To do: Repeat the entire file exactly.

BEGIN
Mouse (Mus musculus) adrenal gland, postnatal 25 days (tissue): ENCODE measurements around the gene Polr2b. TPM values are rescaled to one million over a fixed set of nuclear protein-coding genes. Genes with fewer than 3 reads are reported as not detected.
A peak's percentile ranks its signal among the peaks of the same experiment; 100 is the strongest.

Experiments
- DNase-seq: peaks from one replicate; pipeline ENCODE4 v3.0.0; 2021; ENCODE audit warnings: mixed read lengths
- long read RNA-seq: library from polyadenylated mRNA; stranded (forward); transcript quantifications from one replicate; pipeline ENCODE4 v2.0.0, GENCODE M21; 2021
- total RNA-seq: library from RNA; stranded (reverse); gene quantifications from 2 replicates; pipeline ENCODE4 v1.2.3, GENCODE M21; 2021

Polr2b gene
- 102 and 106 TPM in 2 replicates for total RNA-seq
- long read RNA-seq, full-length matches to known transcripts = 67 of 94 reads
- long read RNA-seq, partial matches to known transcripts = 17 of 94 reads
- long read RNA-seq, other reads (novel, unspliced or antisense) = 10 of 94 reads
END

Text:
Mouse (Mus musculus) adrenal gland, postnatal 25 days (tissue): ENCODE measurements around the gene Polr2b. TPM values are rescaled to one million over a fixed set of nuclear protein-coding genes. Genes with fewer than 3 reads are reported as not detected.
A peak's percentile ranks its signal among the peaks of the same experiment; 100 is the strongest.

Experiments
- DNase-seq: peaks from one replicate; pipeline ENCODE4 v3.0.0; 2021; ENCODE audit warnings: mixed read lengths
- long read RNA-seq: library from polyadenylated mRNA; stranded (forward); transcript quantifications from one replicate; pipeline ENCODE4 v2.0.0, GENCODE M21; 2021
- total RNA-seq: library from RNA; stranded (reverse); gene quantifications from 2 replicates; pipeline ENCODE4 v1.2.3, GENCODE M21; 2021

Polr2b gene
- 102 and 106 TPM in 2 replicates for total RNA-seq
- long read RNA-seq, full-length matches to known transcripts = 67 of 94 reads
- long read RNA-seq, partial matches to known transcripts = 17 of 94 reads
- long read RNA-seq, other reads (novel, unspliced or antisense) = 10 of 94 reads